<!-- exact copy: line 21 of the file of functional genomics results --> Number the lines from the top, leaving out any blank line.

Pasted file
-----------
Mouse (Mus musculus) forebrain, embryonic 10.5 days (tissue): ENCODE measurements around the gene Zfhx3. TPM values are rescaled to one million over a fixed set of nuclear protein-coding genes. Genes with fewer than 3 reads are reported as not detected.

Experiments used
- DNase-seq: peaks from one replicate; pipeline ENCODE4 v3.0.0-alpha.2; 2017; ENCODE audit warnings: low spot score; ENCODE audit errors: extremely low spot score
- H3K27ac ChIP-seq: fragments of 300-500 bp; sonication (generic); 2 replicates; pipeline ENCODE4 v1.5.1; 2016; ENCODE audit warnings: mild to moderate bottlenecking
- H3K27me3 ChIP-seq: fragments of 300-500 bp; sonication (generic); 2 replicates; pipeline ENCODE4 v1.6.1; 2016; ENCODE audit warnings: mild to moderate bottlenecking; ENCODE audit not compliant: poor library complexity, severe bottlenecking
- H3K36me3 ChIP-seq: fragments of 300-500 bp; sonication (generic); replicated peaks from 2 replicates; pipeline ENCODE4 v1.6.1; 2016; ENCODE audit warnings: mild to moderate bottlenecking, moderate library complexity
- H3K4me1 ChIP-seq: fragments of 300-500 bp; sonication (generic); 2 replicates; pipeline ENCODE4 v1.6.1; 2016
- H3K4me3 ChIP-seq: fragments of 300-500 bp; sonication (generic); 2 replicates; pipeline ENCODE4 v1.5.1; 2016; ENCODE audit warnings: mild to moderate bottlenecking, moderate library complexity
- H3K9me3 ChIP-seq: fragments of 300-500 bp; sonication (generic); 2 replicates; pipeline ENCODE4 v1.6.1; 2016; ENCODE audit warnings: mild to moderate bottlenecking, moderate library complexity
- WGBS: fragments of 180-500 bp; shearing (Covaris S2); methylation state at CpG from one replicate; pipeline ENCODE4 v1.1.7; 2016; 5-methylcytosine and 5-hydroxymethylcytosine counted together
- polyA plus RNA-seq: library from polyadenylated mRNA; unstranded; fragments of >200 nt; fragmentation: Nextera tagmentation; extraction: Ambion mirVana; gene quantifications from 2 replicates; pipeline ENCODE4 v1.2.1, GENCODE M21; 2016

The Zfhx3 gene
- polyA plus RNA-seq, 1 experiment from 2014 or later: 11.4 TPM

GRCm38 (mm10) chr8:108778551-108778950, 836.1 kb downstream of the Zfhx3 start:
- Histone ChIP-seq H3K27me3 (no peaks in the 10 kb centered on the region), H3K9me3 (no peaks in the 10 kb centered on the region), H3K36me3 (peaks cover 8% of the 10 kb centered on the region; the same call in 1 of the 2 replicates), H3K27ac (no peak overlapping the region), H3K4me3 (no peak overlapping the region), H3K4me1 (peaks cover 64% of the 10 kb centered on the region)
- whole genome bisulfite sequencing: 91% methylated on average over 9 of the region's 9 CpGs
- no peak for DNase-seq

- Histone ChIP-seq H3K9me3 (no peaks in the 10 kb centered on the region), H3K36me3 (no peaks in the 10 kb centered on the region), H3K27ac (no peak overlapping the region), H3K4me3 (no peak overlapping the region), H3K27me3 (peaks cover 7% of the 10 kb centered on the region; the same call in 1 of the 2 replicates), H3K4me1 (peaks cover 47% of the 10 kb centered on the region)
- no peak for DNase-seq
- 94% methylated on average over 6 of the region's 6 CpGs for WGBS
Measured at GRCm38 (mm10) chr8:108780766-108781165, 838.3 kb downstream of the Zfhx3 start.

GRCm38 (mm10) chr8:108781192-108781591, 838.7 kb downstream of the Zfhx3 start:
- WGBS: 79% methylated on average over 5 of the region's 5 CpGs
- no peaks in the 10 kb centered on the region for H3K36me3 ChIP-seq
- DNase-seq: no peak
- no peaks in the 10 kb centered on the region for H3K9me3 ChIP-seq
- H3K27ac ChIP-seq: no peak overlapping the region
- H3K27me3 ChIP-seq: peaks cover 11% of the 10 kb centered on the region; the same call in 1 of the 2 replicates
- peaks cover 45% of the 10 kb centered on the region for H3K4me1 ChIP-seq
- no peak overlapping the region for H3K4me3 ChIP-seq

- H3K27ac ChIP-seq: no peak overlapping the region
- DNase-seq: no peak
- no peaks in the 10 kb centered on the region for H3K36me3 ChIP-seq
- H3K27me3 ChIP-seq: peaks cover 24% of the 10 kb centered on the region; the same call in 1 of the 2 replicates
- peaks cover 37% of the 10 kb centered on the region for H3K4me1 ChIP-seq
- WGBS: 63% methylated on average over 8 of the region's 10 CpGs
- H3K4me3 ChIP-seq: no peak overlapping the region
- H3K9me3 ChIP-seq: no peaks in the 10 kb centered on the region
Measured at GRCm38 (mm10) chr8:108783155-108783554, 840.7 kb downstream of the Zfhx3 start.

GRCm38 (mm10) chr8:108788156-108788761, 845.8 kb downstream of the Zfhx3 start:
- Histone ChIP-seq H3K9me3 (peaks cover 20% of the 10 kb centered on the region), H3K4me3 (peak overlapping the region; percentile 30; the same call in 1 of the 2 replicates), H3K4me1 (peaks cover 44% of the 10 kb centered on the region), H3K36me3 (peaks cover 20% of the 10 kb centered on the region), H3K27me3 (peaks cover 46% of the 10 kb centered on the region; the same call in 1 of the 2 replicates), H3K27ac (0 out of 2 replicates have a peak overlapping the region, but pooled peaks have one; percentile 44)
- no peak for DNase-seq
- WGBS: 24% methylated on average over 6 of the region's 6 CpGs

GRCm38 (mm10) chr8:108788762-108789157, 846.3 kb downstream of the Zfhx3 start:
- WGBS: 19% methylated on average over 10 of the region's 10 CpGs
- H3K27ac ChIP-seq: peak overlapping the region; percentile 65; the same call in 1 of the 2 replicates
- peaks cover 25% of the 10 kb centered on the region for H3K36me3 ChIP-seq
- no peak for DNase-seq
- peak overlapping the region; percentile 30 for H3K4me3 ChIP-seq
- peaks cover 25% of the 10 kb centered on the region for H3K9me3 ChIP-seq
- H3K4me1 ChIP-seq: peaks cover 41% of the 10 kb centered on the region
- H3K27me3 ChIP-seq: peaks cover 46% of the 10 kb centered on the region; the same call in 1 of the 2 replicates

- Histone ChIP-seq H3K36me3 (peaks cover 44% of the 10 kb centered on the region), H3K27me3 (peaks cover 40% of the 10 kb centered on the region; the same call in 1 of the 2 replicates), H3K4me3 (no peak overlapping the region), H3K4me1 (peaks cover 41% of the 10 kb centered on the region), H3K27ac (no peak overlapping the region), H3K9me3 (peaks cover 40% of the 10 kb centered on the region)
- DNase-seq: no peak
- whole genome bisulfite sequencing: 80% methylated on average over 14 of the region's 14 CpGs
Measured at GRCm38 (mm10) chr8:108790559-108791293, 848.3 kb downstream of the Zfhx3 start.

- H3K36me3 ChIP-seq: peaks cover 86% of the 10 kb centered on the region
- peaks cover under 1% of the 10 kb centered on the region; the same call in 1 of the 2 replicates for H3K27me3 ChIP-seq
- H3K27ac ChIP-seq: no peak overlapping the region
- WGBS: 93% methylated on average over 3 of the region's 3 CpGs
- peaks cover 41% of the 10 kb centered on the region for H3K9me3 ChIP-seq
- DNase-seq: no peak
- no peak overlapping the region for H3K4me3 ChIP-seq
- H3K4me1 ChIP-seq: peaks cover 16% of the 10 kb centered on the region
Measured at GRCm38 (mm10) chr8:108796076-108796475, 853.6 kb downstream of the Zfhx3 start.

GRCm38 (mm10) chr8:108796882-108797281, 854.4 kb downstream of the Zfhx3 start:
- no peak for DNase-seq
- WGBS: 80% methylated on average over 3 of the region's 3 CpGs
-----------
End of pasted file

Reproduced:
Measured at GRCm38 (mm10) chr8:108780766-108781165, 838.3 kb downstream of the Zfhx3 start.